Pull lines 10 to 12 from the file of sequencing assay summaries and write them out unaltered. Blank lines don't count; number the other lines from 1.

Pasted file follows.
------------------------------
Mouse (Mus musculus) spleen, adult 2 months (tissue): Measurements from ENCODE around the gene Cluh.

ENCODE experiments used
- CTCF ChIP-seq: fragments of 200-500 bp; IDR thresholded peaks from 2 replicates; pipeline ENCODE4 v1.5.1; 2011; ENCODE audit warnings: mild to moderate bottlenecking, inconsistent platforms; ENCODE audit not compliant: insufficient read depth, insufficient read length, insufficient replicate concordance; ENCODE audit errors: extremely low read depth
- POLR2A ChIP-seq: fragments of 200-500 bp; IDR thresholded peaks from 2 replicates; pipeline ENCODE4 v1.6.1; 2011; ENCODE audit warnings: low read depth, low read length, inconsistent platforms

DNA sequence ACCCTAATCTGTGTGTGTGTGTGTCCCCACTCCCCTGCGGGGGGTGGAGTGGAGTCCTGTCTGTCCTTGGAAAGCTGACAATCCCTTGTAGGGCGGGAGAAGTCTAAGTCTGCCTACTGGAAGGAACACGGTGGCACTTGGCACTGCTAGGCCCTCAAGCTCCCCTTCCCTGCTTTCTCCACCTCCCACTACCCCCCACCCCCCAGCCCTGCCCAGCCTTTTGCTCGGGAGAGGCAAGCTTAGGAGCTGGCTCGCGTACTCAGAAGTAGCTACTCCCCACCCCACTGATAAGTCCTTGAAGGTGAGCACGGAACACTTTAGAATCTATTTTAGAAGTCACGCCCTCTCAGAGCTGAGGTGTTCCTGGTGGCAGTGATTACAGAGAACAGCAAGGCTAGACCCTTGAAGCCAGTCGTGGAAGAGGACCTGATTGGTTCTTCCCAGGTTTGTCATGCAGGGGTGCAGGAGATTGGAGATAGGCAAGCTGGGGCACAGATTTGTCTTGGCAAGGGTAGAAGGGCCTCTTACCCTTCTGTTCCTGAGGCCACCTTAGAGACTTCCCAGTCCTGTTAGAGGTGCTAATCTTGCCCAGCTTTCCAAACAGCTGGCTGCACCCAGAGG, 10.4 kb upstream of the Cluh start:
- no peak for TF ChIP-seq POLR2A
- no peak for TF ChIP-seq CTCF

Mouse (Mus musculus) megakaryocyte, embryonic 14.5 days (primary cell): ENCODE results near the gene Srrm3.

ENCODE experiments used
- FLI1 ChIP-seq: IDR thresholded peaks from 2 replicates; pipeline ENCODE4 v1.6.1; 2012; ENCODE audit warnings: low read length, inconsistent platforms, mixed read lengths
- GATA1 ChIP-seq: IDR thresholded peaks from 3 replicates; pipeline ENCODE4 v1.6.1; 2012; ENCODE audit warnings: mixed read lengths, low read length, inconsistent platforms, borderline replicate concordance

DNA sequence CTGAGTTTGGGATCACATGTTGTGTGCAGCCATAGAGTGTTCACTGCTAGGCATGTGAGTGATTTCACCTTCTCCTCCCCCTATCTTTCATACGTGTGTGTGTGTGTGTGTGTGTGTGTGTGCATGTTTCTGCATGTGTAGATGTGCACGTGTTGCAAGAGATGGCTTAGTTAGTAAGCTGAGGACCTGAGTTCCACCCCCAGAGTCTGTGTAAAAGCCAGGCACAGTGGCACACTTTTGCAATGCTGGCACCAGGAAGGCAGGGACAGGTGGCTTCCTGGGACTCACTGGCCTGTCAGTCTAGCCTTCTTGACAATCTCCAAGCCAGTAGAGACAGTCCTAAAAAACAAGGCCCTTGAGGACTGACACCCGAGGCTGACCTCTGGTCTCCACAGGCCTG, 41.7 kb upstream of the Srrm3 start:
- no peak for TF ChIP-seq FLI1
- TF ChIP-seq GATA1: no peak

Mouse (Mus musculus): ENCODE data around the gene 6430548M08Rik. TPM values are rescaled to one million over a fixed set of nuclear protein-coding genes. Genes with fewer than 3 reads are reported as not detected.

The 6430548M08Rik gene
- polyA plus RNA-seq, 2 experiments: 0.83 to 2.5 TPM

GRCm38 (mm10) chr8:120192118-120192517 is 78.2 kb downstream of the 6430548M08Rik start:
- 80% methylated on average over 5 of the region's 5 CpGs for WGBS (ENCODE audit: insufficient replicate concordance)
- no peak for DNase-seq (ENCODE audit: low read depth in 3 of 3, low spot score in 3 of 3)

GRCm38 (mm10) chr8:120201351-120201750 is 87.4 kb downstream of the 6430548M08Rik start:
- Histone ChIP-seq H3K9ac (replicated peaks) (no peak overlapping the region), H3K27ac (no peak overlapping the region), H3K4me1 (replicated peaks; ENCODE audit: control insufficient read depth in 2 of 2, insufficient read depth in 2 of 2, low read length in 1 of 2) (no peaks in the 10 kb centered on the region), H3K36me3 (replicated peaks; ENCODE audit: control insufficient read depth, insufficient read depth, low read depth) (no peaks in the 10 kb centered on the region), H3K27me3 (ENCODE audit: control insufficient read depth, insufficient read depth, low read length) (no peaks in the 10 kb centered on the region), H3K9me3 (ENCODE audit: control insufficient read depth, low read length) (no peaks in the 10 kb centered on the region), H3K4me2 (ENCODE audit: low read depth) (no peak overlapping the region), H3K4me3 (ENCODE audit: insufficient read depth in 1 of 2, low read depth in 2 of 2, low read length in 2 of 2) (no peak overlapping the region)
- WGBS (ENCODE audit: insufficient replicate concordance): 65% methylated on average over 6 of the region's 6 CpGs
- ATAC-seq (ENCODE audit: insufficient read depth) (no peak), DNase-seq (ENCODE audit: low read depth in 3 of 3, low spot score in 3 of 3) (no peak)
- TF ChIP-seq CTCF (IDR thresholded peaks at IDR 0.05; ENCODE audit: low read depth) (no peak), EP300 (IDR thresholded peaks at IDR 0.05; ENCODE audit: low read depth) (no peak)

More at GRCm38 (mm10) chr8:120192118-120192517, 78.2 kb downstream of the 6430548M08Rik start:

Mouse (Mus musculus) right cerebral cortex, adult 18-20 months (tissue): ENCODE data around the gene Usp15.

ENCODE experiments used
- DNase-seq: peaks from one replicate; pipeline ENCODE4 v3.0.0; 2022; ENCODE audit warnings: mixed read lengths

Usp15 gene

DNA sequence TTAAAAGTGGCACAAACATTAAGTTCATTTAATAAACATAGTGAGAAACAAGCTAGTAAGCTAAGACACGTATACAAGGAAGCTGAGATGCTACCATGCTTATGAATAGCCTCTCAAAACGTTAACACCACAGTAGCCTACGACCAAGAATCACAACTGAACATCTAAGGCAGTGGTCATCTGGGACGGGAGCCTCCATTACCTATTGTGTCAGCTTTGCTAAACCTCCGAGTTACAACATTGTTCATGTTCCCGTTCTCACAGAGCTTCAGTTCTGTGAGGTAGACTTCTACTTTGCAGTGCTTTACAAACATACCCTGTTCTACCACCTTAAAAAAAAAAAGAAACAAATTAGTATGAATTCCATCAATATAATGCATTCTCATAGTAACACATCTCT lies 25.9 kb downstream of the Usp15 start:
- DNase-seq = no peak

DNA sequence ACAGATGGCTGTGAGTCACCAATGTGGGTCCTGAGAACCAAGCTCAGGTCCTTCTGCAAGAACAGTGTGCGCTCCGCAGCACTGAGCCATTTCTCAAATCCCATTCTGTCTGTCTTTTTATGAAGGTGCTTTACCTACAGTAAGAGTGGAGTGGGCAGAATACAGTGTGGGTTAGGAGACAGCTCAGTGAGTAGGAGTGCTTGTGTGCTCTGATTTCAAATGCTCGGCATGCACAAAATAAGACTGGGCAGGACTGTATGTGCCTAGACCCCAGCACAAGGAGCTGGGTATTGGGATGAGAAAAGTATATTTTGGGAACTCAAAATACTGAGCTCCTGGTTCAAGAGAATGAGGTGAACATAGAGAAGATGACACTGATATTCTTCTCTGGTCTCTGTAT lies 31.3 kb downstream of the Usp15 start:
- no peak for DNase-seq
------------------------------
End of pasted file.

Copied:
- FLI1 ChIP-seq: IDR thresholded peaks from 2 replicates; pipeline ENCODE4 v1.6.1; 2012; ENCODE audit warnings: low read length, inconsistent platforms, mixed read lengths
- GATA1 ChIP-seq: IDR thresholded peaks from 3 replicates; pipeline ENCODE4 v1.6.1; 2012; ENCODE audit warnings: mixed read lengths, low read length, inconsistent platforms, borderline replicate concordance

DNA sequence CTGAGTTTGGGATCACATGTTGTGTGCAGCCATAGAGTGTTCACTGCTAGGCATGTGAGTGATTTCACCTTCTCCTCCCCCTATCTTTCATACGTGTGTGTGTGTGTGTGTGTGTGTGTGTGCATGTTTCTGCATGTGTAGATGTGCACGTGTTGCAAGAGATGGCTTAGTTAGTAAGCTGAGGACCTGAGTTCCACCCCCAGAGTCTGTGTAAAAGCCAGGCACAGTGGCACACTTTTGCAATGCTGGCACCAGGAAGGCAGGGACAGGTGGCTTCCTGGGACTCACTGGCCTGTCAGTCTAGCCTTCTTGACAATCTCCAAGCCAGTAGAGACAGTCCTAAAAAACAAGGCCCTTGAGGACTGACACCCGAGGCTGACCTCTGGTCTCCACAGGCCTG, 41.7 kb upstream of the Srrm3 start: